Consent to a contract must be declared freely, seriously, determinedly and clearly. If the declaration is incomprehensible, fully undetermined or the acceptance is made subject to other determinations as those subject to which the promise has been made, no contract is established.

Whoever uses unclear expressions to take advantage of someone else, or undertakes a sham action, must provide satisfaction.4 In this context, for example, dissent and error have different consequences. In the case of dissent, no contract is concluded, but in the case of error a contract is concluded. A contract concluded in error must, therefore, be challenged.

In general, contracts can be concluded verbally, in writing or implied by the behaviour of the parties. For reasons of evidence, however, it is strongly advisable to always conclude contracts in writing. Under Liechtenstein law, there are very few formal provisions. Formal requirements are provided for gift contracts, property purchase contracts and, for example, contracts between spouses.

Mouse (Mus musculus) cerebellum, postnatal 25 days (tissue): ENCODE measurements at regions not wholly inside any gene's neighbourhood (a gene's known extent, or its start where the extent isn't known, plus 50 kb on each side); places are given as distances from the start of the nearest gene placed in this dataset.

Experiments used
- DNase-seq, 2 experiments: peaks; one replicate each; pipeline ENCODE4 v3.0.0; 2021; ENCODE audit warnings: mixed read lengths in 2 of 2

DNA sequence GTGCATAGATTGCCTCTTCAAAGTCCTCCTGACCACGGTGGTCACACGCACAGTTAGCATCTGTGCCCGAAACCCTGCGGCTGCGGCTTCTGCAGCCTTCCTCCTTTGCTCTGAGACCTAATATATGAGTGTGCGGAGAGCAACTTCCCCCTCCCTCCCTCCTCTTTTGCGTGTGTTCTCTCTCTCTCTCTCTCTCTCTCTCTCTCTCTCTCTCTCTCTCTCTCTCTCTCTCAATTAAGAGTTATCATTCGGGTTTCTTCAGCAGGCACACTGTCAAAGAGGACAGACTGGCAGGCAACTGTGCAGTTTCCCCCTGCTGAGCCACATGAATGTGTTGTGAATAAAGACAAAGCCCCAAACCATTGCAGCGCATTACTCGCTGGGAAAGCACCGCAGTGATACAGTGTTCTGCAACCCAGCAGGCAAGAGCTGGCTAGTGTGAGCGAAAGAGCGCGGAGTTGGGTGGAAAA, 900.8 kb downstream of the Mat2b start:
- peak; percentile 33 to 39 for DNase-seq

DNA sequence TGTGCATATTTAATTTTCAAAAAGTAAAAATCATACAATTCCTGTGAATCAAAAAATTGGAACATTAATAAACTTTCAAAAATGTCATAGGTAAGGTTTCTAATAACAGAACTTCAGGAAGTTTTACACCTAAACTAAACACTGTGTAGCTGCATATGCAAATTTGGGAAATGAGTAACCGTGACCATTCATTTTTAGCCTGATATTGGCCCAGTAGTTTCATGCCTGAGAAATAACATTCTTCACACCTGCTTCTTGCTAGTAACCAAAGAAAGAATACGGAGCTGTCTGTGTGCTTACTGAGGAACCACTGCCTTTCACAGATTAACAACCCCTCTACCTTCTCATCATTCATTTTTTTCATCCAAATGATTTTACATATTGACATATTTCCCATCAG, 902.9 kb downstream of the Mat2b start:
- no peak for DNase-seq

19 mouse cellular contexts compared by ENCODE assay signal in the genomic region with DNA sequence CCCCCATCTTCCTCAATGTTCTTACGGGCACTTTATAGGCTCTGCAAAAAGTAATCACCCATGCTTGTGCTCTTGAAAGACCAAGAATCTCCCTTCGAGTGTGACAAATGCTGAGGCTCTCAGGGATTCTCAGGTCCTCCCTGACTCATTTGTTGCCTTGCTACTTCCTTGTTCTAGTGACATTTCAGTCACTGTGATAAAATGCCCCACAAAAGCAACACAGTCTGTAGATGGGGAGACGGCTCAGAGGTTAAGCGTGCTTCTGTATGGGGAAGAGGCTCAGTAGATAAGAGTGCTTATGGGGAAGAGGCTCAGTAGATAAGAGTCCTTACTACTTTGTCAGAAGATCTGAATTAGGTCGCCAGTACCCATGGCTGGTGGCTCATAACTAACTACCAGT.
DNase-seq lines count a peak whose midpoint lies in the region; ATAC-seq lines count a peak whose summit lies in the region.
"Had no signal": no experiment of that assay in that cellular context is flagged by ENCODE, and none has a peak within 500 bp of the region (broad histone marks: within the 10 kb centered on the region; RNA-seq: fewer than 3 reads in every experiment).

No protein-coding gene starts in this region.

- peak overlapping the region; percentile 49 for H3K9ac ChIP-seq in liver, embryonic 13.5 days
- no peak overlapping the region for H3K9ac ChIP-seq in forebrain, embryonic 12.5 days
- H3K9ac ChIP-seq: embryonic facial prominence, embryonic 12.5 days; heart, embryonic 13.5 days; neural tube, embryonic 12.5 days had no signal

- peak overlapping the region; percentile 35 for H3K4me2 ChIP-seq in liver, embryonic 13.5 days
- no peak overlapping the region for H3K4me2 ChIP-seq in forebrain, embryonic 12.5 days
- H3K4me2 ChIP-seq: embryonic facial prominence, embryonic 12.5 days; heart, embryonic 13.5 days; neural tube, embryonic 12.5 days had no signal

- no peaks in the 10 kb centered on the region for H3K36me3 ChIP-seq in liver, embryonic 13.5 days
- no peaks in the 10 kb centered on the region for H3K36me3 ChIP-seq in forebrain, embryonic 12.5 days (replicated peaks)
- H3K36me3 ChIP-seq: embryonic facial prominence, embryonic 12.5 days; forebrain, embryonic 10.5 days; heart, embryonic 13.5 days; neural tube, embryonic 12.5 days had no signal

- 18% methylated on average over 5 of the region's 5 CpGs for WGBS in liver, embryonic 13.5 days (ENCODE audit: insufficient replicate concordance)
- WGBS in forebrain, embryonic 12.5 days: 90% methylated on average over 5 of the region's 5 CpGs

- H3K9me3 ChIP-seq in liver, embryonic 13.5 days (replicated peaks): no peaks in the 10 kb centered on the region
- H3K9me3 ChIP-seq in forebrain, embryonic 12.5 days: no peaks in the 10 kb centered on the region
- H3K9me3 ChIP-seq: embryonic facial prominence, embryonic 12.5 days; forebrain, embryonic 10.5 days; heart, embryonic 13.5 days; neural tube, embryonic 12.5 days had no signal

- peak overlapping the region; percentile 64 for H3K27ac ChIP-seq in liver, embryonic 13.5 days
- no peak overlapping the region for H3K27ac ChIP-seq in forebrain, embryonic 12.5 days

All of the above applies to commercial contracts as well as to other contracts.

Agreements (contracts) in favour of third parties are possible. If someone has been promised performance to a third party, he or she can demand that performance is delivered to the third party;5 however, if the third party rejects the right acquired in connection with the contract, the right is deemed not to have been acquired.6

As mentioned above, there are contracts in favour of, but not at the expense of, third parties. The latter contradicts the nature of private autonomy and are, therefore, inadmissible.7

Contract interpretation

When interpreting contracts, one should not adhere to the literal meaning of an expression but must determine the intention of the parties and the contract to be understood in line with due commercial practice.8 In the case of contracts that are only obligatory for one party, if in doubt, it is assumed that the obliged party wanted to assume the lesser rather than the more cumbersome burden. Regarding contracts that are obligatory for both parties, an unclear expression is interpreted to the detriment of the party who used such expression (Section 869 ABGB).9

A declaration of intent that has been declared to someone else as a sham, be it with or without his or her consent, is void. If another transaction is concealed in such a way, it should be assessed in accordance with its true nature. Objection to a sham transaction cannot be raised against a third party who acquired rights in reliance on the declaration.10